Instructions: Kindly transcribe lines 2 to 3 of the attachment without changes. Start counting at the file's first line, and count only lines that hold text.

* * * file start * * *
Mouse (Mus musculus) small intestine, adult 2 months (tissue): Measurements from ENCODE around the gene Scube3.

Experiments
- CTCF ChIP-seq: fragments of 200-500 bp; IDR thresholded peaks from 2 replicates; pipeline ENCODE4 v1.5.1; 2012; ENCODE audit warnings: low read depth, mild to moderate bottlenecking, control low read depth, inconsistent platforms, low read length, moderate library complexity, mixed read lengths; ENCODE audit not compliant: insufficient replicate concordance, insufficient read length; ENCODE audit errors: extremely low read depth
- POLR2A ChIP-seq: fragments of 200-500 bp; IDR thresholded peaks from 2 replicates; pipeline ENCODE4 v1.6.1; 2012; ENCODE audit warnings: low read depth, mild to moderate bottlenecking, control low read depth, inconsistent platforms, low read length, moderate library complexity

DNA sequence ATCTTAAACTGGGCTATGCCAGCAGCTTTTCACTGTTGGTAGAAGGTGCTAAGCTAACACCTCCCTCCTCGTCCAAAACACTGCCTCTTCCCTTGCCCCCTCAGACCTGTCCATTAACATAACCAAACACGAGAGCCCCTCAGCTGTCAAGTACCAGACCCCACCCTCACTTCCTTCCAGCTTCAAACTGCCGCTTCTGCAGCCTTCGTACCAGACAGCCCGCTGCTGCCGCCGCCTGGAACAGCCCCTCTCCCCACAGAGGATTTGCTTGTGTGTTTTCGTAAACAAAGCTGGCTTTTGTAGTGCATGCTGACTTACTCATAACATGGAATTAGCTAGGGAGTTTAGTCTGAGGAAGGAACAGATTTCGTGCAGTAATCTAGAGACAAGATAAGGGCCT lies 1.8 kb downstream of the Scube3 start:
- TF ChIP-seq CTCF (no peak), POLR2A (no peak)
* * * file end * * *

Experiments
- CTCF ChIP-seq: fragments of 200-500 bp; IDR thresholded peaks from 2 replicates; pipeline ENCODE4 v1.5.1; 2012; ENCODE audit warnings: low read depth, mild to moderate bottlenecking, control low read depth, inconsistent platforms, low read length, moderate library complexity, mixed read lengths; ENCODE audit not compliant: insufficient replicate concordance, insufficient read length; ENCODE audit errors: extremely low read depth